As of March 2023, Nigeria was one of 24 countries with multiple foreign exchange markets, housing the official and black markets, both of which have a premium gap.
The countries with active parallel currency markets are majorly emerging and developing economies (EMDEs); Lebanon, Yemen, Syria, Iran, Argentina, Ethiopia, Zimbabwe, Burundi, Nigeria, Algeria and Malawi.
Others are Myanmar, Congo, Angola, Bangladesh, Lao PDR, Ghana, Libya, Mozambique, Ukraine, Sri Lanka, Sudan, Venezuela and South Sudan.
However, on Wednesday, 14 June 2023, President Bola Tinubu took the step to take out Nigeria from the aforementioned list by eliminating the multiple foreign exchange markets and devaluing the naira in the official market – a move that unified the rates in the official window and allowed them to converge with that of the black market.
Part of Tinubu’s monetary policy reforms made the Central Bank of Nigeria (CBN) devalue the naira by 40.7 per cent to N664.04/$1, from N471.67/$1.
Prior to the unification of the multiple exchange rates, the dollar sold at N471.67/$1 in the investors’ and exporters’ official window, but was priced at N755.7/$1 in the parallel market.
Since the devaluation on 14 June, exchange rates in the official and black markets have converged, with the former trading at N769.25/$1, while the latter averaging at N766.6/$1.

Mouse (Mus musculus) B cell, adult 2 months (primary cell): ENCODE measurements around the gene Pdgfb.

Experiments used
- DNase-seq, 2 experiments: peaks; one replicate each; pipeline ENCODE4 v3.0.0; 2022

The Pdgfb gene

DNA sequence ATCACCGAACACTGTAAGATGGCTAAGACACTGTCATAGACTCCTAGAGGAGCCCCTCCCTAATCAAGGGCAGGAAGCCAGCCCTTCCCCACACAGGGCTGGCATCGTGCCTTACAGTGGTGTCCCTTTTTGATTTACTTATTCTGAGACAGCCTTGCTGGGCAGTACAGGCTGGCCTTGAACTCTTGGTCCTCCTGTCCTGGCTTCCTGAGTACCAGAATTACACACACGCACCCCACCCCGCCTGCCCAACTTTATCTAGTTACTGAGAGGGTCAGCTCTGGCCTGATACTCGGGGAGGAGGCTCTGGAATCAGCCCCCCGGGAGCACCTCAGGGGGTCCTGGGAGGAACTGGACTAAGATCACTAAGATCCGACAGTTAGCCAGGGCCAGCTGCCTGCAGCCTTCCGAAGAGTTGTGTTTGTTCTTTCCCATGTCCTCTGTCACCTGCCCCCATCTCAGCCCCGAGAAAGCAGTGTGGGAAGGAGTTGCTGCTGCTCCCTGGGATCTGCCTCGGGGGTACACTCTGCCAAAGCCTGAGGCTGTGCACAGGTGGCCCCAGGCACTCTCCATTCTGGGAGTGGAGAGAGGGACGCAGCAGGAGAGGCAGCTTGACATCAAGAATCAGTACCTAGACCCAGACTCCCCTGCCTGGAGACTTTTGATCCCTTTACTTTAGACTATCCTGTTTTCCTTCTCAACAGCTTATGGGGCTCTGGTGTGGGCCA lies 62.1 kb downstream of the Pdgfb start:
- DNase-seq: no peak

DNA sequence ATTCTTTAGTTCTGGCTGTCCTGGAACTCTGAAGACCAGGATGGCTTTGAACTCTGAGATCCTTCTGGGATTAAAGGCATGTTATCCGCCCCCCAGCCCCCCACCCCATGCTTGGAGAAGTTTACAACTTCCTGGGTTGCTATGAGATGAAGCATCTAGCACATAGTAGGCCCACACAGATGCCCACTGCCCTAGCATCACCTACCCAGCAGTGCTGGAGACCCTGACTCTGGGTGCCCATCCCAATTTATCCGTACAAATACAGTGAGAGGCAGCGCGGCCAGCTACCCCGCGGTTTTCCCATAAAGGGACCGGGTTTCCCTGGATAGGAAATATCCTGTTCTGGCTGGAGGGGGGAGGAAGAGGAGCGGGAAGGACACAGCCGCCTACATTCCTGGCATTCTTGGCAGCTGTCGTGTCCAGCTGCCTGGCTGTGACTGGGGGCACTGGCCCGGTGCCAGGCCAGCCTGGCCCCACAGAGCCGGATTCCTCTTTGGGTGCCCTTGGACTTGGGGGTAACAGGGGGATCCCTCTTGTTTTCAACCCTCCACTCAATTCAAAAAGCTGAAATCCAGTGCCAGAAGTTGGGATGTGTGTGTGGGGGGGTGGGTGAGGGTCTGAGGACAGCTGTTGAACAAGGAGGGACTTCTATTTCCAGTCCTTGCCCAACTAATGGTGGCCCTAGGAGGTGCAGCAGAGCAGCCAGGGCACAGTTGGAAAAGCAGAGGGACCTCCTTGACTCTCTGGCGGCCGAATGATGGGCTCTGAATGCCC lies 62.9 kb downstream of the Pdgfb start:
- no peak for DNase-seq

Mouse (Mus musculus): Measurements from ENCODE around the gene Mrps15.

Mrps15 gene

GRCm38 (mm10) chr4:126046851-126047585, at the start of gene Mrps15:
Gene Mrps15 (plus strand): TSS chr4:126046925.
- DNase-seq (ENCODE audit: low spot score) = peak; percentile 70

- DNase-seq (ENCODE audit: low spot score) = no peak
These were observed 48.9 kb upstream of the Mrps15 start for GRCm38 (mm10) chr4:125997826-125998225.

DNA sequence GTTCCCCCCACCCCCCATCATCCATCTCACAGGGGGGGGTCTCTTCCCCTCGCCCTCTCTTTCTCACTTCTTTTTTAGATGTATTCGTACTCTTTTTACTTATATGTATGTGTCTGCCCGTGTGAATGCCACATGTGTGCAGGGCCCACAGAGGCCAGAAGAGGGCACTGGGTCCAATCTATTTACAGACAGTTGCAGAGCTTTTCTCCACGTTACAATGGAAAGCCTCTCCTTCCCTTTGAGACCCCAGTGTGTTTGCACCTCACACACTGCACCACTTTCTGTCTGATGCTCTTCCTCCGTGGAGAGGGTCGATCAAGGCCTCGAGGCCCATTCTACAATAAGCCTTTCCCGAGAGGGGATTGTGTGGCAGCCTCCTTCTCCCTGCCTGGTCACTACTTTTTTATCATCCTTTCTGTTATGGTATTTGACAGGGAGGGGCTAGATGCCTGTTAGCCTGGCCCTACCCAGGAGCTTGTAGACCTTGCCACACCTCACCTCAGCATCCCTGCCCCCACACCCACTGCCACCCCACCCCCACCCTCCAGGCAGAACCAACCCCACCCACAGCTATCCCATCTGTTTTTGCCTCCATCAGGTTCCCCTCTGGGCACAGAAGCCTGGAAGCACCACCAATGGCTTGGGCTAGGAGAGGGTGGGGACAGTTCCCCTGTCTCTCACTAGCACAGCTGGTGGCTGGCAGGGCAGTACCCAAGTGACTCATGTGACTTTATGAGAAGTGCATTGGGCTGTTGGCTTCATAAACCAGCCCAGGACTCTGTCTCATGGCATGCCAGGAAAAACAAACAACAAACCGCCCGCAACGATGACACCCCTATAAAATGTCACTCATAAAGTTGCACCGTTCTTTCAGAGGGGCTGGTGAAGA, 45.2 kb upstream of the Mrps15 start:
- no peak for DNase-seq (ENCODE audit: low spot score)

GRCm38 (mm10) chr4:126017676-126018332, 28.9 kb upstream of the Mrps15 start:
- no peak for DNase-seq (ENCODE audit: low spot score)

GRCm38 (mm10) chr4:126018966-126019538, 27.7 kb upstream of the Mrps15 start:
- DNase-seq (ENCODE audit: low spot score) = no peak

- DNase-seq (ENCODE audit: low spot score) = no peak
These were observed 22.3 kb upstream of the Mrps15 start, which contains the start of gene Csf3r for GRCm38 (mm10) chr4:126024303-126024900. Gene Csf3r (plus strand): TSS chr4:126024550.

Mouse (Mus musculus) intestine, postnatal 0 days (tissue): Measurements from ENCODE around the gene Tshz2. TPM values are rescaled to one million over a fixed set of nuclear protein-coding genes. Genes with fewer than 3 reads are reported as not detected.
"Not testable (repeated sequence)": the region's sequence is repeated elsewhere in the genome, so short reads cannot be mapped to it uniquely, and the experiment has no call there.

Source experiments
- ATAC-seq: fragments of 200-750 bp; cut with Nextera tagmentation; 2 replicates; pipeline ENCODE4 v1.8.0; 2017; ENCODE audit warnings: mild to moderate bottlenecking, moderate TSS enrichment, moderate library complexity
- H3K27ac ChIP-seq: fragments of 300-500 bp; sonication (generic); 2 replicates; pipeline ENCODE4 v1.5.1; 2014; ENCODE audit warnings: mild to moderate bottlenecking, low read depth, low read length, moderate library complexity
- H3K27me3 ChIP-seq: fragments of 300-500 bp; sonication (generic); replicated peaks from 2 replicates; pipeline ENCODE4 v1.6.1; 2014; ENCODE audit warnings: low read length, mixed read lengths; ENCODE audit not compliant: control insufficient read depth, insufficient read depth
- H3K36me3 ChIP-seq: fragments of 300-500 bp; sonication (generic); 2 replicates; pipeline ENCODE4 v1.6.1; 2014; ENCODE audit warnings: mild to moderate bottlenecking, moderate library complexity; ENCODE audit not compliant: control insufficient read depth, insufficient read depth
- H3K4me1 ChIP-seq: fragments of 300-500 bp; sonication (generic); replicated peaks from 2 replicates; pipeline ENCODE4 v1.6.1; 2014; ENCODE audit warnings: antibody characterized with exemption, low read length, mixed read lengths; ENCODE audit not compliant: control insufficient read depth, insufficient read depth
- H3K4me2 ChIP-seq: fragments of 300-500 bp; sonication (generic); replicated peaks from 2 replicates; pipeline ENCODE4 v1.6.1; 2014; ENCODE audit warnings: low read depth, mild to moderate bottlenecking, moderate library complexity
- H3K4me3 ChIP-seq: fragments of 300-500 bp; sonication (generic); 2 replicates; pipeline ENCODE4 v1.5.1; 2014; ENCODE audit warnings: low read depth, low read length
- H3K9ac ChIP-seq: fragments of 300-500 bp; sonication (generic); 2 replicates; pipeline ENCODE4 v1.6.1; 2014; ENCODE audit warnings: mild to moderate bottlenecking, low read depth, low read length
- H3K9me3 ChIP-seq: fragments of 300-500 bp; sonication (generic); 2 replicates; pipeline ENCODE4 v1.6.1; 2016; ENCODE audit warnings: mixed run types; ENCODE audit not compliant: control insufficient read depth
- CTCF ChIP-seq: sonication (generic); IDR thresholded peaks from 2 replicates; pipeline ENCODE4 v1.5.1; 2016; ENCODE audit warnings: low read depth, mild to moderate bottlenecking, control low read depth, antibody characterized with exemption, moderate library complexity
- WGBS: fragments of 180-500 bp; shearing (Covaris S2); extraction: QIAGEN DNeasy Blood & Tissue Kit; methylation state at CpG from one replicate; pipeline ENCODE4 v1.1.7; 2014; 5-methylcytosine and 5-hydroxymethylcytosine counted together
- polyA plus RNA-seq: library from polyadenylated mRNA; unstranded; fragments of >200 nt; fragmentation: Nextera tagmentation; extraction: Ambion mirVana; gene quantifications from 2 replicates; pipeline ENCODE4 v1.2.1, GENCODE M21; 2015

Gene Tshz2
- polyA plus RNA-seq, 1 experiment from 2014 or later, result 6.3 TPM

The convergence has pushed the black market towards redundancy, as it raised the question of the relevance of the parallel market going forward.
What’s the fuzz about a Nigerian-free forex black market?
In a space of five years, the number of Bureau De Change centres increased from 2,700 in 2016 to around 5,500 in 2021, indicating the black market is a lucrative business in Nigeria.
The BDC’s purpose was to provide service to retail foreign exchange customers, however, the suspended governor of the Central Bank of Nigeria, Godwin Emefiele, said they diverted from their purpose to aiding money laundering activities.
He also said BDCs were profiteering from the foreign exchange market and adopted rent-seeking behaviour.
The existence of the black market encourages roundtripping in the country, with allegations of bankers and traders obtaining dollars in the official market, but selling in the black market prior to the convergence, in order to take advantage of the premium gap between both forex channels.
“We are concerned that BDCs have allowed themselves to be used for graft,” Mr Emefiele said while addressing the ban on forex sales to the BDCs.
Also, the World Bank, in May 2023, stated that the black market existence is associated with higher inflation. It also stated that the parallel market impedes private sector development and foreign investment, as well as leads to lower growth.
The World Bank said the existence of official and black markets rates could negatively affect its investments in countries like Nigeria, as funds disbursed to the government for the benefit of the citizens will be few naira notes if the forex is exchanged in the official channel.
Whereas, it will be more if exchanged in the black market, reason the World Bank is against the multiple foreign exchange market and in support of the unification.